Racial-ethnic segregation has been suggested to be a factor affecting health outcomes, but its impacts have not been consistent across different studies (Kramer and Hogue, 2009; Williams and Collins, 2001). Inconsistent results from those studies may be attributable to the fact that the typical approach to measuring segregation fails to account for the fact that racial-ethnic groups may be spatially separated due to socioeconomic factors other than racial-ethnic differences. Particularly, the mechanism and outcomes of the housing market in sorting population spatially have to be accounted for. In addition, relationships between segregation and health have not been evaluated over time.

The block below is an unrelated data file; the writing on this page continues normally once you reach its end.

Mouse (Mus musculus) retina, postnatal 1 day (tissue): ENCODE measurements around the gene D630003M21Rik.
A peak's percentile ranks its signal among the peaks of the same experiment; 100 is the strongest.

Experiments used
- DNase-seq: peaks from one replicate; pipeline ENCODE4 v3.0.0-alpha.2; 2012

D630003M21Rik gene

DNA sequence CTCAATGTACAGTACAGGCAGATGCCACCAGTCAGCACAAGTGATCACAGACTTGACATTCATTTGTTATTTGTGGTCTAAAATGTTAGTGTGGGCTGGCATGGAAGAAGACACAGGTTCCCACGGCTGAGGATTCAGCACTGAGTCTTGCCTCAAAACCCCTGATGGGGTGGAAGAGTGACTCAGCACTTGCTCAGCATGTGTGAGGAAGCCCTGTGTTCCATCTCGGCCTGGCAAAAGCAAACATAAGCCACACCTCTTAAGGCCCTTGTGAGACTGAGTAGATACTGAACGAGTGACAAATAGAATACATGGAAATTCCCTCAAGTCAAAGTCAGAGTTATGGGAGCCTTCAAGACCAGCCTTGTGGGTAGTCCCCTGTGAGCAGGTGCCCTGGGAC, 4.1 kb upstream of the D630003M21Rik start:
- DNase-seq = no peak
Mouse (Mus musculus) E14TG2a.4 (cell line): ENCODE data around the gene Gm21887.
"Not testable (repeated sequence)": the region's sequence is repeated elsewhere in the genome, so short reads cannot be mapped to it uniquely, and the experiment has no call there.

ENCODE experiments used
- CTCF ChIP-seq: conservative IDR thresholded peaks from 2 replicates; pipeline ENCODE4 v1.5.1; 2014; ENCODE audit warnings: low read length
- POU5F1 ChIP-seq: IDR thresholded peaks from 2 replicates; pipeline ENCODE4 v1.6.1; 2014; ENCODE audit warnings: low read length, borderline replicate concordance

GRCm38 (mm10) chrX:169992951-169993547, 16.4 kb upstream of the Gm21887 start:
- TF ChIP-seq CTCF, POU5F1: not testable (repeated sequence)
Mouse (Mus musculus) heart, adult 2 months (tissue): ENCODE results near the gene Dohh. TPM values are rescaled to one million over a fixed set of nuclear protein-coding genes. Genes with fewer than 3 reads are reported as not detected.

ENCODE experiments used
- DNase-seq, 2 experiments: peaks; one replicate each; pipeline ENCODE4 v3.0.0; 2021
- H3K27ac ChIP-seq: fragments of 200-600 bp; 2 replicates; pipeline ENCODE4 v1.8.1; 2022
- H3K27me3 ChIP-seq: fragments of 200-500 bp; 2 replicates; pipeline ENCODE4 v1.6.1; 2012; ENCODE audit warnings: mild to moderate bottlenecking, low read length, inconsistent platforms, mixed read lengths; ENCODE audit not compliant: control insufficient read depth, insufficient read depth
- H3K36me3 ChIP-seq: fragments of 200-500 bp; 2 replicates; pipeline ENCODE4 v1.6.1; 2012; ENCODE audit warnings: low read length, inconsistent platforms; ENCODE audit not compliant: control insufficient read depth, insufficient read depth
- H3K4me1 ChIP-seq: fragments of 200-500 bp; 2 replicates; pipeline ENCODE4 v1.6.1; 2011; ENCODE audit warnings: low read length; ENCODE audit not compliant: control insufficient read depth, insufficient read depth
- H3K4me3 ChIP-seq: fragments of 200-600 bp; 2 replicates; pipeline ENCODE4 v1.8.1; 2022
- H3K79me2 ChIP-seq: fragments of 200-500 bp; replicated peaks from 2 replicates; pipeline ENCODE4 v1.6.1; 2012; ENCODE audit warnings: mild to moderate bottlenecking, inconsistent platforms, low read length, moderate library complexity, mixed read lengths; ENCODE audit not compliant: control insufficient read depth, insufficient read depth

Given that one of the concerned aspects is health outcomes, individual-level data like the NILS data are needed. The longitudinal nature of NILS is critical to evaluate if and how the relationship between segregation and health change over time. To control for socioeconomic factors (in which house value is a very effective indicator) when measuring racial-ethnic segregation, it is also preferable to use individual-level data such that separation between racial-ethnic groups is evaluated only between population groups with similar socioeconomic status.
The NILS data linked with the census data for the Belfast metropolitan area will be used to study changing cultural-religious segregation and health conditions among the protestant and catholic groups between 2001 and 2011. The linked data with Census and house value (Properties Table) data are ideal for this study. House value variables at the individual level can be used as controls to ensure that only populations groups of similar socioeconomic status are compared.